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Preparing for Halloween

Halloween is an exciting holiday for kids, but it may be challenging for autistic children. As spooky season approaches here are a few tips to make Halloween safe and fun for everyone!

Halloween can cause stress and anxiety for autistic people of all ages. Environmental triggers: lights, fireworks and costumes are difficult to avoid.

Top Tips To Have An Autism-Friendly Halloween

  • Children can be helped to prepare for the day’s activities through creating a visual story of what Halloween may be like.

  • Watch family-friendly cartoons and movies showing positive scenes of children trick-or-treating and attending Halloween activities.

  • Reduce anxiety by maintaining the child’s regular routine as much as possible.

  • Mark important events on a calendar. This can help children feel more prepared and less overwhelmed when the day occurs.

  • So everyone has an enjoyable time, know and respect the child’s limits when planning and scheduling activities.

  • Practice going to a neighbor’s door, ringing the bell or knocking on the door and receiving sweets.

AsIAm Ireland provides an amazing storybook explaining Halloween so your child can know what to expect.

Costume Tips

  • Try on costumes before Halloween. Ill-fitting, uncomfortable, tight, itchy costumes or costumes that smell different may cause unnecessary distress and ruin fun.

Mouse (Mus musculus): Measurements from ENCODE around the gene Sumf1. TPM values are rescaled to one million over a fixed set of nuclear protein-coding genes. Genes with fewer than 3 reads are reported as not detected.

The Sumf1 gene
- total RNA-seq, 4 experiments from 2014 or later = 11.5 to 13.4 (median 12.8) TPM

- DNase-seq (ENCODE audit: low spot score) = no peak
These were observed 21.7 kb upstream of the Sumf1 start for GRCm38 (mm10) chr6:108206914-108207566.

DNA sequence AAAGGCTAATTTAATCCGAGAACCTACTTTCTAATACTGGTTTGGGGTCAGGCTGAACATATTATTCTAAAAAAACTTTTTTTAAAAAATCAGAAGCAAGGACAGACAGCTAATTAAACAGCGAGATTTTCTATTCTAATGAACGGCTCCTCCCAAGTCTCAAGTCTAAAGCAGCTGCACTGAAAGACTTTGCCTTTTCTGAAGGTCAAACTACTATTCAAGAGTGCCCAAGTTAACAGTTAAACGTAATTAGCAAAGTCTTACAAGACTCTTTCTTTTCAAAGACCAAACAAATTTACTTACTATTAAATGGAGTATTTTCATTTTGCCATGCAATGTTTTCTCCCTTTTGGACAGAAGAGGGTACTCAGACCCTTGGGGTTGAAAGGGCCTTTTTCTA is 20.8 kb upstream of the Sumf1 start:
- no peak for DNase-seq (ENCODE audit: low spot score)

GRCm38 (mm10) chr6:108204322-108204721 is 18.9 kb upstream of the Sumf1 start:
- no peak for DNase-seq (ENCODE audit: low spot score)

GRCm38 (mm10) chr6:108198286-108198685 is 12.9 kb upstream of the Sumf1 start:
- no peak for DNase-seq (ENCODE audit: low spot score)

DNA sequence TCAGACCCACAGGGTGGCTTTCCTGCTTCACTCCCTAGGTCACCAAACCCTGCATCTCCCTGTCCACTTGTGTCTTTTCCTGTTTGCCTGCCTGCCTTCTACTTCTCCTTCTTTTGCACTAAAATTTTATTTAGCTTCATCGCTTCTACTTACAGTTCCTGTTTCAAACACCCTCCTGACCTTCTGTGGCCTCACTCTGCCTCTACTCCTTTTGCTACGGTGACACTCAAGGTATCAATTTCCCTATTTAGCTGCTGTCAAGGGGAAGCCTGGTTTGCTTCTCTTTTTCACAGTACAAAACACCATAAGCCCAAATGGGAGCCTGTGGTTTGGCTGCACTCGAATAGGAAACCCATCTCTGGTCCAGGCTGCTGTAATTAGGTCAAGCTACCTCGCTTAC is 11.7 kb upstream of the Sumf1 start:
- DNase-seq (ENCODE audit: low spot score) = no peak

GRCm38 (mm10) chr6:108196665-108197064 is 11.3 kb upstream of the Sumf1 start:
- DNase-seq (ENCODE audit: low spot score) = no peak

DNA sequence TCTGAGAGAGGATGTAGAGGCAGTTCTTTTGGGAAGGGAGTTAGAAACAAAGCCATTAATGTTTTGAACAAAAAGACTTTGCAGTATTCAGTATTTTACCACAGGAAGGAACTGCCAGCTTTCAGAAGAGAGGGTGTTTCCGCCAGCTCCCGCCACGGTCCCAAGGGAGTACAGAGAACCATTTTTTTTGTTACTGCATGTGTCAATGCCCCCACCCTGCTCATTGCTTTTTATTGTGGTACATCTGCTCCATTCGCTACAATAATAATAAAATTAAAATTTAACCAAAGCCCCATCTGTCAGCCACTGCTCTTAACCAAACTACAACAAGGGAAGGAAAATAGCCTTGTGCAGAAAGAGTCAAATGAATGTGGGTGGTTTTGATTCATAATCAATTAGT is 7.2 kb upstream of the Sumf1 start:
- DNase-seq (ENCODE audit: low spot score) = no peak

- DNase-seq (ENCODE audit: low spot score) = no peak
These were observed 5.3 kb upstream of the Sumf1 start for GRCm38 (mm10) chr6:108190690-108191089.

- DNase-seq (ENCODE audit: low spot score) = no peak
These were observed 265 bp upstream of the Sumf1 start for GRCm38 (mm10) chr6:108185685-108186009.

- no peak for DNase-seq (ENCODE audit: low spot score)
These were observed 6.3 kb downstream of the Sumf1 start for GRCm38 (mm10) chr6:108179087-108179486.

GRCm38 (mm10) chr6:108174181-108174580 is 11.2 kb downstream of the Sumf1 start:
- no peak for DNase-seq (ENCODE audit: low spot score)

• Try to find out why children don’t like their costume and if possible resolve problems with it. But don’t make children wear costumes they don’t like

  • Consider costumes that can fit over a child’s regular cloths, such as butterfly wings or capes, may be more comfortable if sensory issues are present.

  • Simplicity is key. Avoid accessories and props that may cause sensory overload.

Autistic children can enjoy Halloween along with everyone. It’s important to consider their personal preferences, sensory experiences, and individual needs and abilities. Halloween costumes are not compulsory! Remember the most important thing is that your child is happy and comfortable.

If trick-or-treating isn’t for you and your family here are some ideas to do instead!

  • Buy a pinata, fill it with allergy-friendly sweets/toys, and allow children to break it open on Halloween.

  • Create a candy/toy scavenger hunt in your own house or yard.

  • Play sensory games with slime, squishy brains, etc.

  • Make Halloween crafts to use as decorations.

  • Have a not-so-scary family movie night complete with treats.

While lots of fun for many, the sensory overload of trick-or-treating at Halloween can be a major challenge for some autistic children. Here a few fun activities you can do without leaving your home on Halloween night.

AsIAm Ireland provides really useful resources for this time of year here:

The American Autism Association also has some fun sensory friendly Halloween Crafts:

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